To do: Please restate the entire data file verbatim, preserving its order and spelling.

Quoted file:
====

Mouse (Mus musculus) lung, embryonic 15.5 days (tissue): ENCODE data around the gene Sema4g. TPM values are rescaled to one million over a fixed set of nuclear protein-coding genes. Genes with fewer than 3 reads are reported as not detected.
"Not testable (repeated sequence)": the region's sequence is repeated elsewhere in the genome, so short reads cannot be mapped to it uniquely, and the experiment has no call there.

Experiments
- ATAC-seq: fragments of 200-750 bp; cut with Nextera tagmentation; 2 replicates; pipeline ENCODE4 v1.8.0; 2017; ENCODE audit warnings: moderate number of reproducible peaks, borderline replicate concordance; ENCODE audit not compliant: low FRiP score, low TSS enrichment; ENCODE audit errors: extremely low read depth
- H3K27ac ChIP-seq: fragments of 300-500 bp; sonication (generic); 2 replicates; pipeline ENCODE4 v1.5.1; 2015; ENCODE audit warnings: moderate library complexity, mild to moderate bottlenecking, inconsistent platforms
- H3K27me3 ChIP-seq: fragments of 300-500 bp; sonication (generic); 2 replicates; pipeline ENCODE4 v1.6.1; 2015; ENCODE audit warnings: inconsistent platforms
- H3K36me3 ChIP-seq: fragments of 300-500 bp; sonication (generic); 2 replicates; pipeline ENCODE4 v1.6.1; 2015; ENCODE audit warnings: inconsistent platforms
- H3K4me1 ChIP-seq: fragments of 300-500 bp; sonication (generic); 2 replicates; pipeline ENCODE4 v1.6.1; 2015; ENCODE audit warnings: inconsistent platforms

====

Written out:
Mouse (Mus musculus) lung, embryonic 15.5 days (tissue): ENCODE data around the gene Sema4g. TPM values are rescaled to one million over a fixed set of nuclear protein-coding genes. Genes with fewer than 3 reads are reported as not detected.
"Not testable (repeated sequence)": the region's sequence is repeated elsewhere in the genome, so short reads cannot be mapped to it uniquely, and the experiment has no call there.

Experiments
- ATAC-seq: fragments of 200-750 bp; cut with Nextera tagmentation; 2 replicates; pipeline ENCODE4 v1.8.0; 2017; ENCODE audit warnings: moderate number of reproducible peaks, borderline replicate concordance; ENCODE audit not compliant: low FRiP score, low TSS enrichment; ENCODE audit errors: extremely low read depth
- H3K27ac ChIP-seq: fragments of 300-500 bp; sonication (generic); 2 replicates; pipeline ENCODE4 v1.5.1; 2015; ENCODE audit warnings: moderate library complexity, mild to moderate bottlenecking, inconsistent platforms
- H3K27me3 ChIP-seq: fragments of 300-500 bp; sonication (generic); 2 replicates; pipeline ENCODE4 v1.6.1; 2015; ENCODE audit warnings: inconsistent platforms
- H3K36me3 ChIP-seq: fragments of 300-500 bp; sonication (generic); 2 replicates; pipeline ENCODE4 v1.6.1; 2015; ENCODE audit warnings: inconsistent platforms
- H3K4me1 ChIP-seq: fragments of 300-500 bp; sonication (generic); 2 replicates; pipeline ENCODE4 v1.6.1; 2015; ENCODE audit warnings: inconsistent platforms